You can reuse the stock shims on the front and put the new shims with the rears (the stock shims are quieter, so
reuse on rear also)
Coat the shims and back of the pads with some Permatex or similar anti-squeal compound.
Dealer replaces the pins, however, the reality is that it is perfectly acceptable to use the pins multiple
times and most people reuse the pins, throughout all pad changes, during the life of the vehicle.
Squealing Brakes (DO NOT fit pads other that OEM AMG dealer pads)
Usually caused by poor aftermarket pads.
For example, a SL55 owner chose Textar pads as he had used them on various cars previously. However, after
installing on the SL55, he noticed that after the first few stops, they squealed very badly, and once mildly warm, they
squealed every time below about 10km/h.
His solution was to revert to standard MB pads. No more squealing.
Front Brake Pads
Used on ?.
L=?mm x H=?mm x T=?mm.
Rear Brake Pads
Used on.
L=?mm x H=?mm x T=?mm.
Front Brake Discs/Rotors
?" x
?mm x ?
Discs cost about $125 each from Auto Parts Warehouse.
Rear Brake Discs/Rotors
?" x ?
?mm x ?
Discs cost about $125 each from Auto Parts Warehouse.
Replacing SL55 AMG Brake Pads
Note : front and rear pads on the SL55 have same changing procedure
You can change your own brakes on the SL (they’re all discs), but you require to first disable the Sensotronic braking
system (SBC), before working on the pads.
Disabling the Sensotronic Braking System
Method 1
Just disconnect the brake module/pump (in the front left of the engine compartment, with SBC on it, and it has all the
brake lines coming out of it). The harness easily unplugs from the SBC unit/pump, and you can start the car, although
the dash will go red and warnings will appear, but when the plug is back in, it will leave no fault codes to be erased :
slide the connector clip up
then pull the harness to the left (your brakes will not explode when you disconnect them)
Method 2
You can also change the brake pads by disconnecting the consumer battery (boot/trunk) and pumping the pedal a few
Front Pad Change Procedure
Disable the SBC (using “Method 1” or “Method 2” above)
MAKE SURE AUX/PARKING BRAKE IS OFF (you will need this to change rear brakes)
Put a large wrap of cotton cloth under the brake master cylinder (to catch any excess brake fluid)
Jack up and remove wheel.
Drive out the two pad retaining pins, using a small drift from the front (keep these and the spring clip safe)
Use a brake piston spreader tool, to push back the pistons in the callipers. It makes brake pad changes much
easier and eliminates the risk of damaging the pistons, seals or rotors.
Be careful to watch the fluid level and made sure the pistons do not extrude (even if the pads are down to a few
millimetres, the fluid level in the reservoir should not rise more than a few millimetres when the pistons are
pushed back)
On one side of the car there will be a sensor from pad to a locator on the hub - remove it.
Draw out the old pads
Remove the anti squeal plates and put them all to one side for now
Clean the pad sliding surfaces inside the calliper with a wire brush
If you have a brake squealing issue, you may want to put some anti-squeal compound (CRC Brake Quiet is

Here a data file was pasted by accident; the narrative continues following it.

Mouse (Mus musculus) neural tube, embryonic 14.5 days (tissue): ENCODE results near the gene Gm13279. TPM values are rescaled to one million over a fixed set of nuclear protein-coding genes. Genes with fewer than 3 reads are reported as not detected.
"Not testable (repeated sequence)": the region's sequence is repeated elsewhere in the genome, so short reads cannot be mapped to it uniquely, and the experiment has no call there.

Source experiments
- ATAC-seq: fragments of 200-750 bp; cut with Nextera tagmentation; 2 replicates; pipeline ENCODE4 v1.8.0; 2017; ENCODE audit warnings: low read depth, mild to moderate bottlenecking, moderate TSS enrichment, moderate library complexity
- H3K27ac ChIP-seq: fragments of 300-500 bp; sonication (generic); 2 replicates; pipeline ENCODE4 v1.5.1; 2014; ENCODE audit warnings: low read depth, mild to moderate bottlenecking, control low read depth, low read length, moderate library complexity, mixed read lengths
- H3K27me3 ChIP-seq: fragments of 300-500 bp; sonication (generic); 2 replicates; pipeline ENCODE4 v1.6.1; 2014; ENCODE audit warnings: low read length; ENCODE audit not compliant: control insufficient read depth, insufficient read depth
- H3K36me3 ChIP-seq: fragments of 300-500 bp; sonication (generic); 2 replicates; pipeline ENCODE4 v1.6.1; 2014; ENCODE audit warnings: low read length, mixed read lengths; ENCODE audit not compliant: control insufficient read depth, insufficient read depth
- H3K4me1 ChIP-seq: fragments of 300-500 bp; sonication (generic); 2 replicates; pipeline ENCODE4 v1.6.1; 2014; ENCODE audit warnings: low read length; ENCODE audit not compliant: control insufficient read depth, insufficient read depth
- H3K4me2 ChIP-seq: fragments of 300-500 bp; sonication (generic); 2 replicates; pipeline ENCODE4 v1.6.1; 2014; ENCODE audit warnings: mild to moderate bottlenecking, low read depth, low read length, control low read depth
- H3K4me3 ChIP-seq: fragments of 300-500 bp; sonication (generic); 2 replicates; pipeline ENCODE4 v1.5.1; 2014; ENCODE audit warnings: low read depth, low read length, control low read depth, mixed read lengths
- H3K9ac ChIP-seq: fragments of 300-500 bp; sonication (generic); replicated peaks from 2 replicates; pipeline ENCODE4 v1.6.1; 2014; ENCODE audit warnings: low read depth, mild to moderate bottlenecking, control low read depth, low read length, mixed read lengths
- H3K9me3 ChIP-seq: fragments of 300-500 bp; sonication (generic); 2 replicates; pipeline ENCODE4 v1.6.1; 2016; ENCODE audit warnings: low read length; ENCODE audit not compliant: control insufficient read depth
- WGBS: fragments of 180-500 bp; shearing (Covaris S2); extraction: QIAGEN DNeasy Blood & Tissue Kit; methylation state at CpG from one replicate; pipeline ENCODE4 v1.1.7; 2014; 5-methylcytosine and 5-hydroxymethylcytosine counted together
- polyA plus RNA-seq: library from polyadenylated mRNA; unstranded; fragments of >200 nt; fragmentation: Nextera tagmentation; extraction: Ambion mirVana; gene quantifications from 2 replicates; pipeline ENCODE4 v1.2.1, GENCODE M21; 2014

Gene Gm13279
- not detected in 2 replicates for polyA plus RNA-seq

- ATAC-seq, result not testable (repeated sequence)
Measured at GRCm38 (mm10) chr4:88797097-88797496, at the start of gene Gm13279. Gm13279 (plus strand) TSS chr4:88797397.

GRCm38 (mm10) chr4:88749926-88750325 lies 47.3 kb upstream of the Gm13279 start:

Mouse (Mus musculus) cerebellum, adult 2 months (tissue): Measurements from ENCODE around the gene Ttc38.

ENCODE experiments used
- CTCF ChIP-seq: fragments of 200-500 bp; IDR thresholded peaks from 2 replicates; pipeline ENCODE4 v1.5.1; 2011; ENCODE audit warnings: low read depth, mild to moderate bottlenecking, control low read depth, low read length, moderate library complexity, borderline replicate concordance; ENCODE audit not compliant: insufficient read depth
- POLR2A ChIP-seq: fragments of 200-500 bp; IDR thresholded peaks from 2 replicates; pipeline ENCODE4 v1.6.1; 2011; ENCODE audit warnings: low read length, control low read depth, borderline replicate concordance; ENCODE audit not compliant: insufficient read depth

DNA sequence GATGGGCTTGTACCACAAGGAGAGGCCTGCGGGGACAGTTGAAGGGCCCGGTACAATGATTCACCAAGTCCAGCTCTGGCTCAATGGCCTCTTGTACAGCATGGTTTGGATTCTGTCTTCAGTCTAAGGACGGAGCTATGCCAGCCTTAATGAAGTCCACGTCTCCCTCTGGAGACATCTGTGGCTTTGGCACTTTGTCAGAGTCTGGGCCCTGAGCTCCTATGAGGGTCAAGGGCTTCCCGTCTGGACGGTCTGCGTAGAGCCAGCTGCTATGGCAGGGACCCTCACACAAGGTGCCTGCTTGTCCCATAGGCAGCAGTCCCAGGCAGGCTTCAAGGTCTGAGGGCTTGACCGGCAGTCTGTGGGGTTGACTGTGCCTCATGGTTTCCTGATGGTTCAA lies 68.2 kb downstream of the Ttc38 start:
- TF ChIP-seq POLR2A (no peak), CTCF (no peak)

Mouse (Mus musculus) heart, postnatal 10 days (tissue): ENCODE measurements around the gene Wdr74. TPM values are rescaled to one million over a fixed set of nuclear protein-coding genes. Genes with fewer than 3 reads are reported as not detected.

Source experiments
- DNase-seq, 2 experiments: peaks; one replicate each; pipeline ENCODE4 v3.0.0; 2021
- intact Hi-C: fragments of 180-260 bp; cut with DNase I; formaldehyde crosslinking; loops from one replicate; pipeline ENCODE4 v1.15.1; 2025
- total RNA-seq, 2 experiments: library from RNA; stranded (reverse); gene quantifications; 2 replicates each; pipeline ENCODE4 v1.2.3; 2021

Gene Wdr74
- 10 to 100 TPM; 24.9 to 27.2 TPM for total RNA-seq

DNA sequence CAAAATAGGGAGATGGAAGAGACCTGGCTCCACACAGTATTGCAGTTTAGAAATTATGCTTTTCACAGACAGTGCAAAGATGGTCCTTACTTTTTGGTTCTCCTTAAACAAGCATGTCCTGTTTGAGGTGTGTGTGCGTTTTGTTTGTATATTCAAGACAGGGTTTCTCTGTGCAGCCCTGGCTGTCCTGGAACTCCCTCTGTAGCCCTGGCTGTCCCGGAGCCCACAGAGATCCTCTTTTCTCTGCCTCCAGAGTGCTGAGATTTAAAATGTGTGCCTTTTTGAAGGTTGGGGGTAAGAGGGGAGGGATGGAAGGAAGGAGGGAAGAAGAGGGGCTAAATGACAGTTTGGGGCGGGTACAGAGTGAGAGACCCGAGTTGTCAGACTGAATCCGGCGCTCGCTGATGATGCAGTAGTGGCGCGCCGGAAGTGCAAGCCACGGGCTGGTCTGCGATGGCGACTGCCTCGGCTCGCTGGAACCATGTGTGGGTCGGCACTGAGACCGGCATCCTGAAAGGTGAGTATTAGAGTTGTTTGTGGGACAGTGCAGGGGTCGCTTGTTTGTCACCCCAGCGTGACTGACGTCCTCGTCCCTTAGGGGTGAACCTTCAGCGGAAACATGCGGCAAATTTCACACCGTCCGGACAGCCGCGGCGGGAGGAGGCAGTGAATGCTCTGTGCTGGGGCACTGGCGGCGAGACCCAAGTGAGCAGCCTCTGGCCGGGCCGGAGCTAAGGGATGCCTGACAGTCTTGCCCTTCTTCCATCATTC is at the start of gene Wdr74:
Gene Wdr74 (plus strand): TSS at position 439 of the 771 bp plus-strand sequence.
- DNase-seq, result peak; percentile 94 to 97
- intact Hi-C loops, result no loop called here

good or one made by Permatex) on the back of the pads before putting them on. Apply and smooth out a small
amount on the backing plates of the pads (only use a little, and let dry for about 10mins. before installing pads
This material will harden up, and conform to the calliper carrier and calliper and prevent brake squealing.
Liberally spread some anti squeal paste on the back and edges of the new pad steel backing plate (do not get
any onto the pad surface) and refit the anti squeal plates
Insert the new pads
If you find that the new pads will not slide in, retrieve the old pads and slide one back in as it was, and using the
other end on as a lever, put it on the other side and again firmly lever back both pistons until they are level with
the calliper allowing the new pad to slide in. Leave it there, and using the old pad you had in place on the other
side, firmly lever back the pistons so the new pad will fit in. BOTH PISTONS MUST BE WOUND BACK
TOGETHER. If you do just one, the other will pop out.
Replace the sensor wire on one of the pads with a new one that will be with the set of new pads
Reinsert the spring plate/clip and retaining pins, and using a small punch, to tap the pins back into place from
the rear, and make sure that each pin 'clicks' into place. (Do not use grease or ant-seize on the pins. Just keep
clean and dry)
Check fluid level and top up if required
Remove the cotton wrapping from the brake master cylinder
Reinstall the wheel
Reconnect the brake module/pump wiring harness by plugging it back in
Start car (you will notice all sorts of red warning lights and messages on the dash, but don't panic)
While car is idling, step on the brake pedal several times to set the pads, while pedal is still depressed, turn the
steering wheel from lock to opposite lock TWICE. After about 30 seconds, all the warning lights and messages
will go away.
Rear Pad Change Procedure
Disable the SBC (using “Method 1” or “Method 2” above)
MAKE SURE AUX/PARKING BRAKE IS OFF (you will need this to change rear brakes)
Put a large wrap of cotton cloth under the brake master cylinder (to catch any excess brake fluid)
Jack up and remove wheel.
Drive out the two pad retaining pins, using a small drift from the front (keep these and the spring clip safe)
Use a brake piston spreader tool, to push back the pistons in the callipers. It makes brake pad changes much
easier and eliminates the risk of damaging the pistons, seals or rotors.
Be careful to watch the fluid level and made sure the pistons do not extrude (even if the pads are down to a few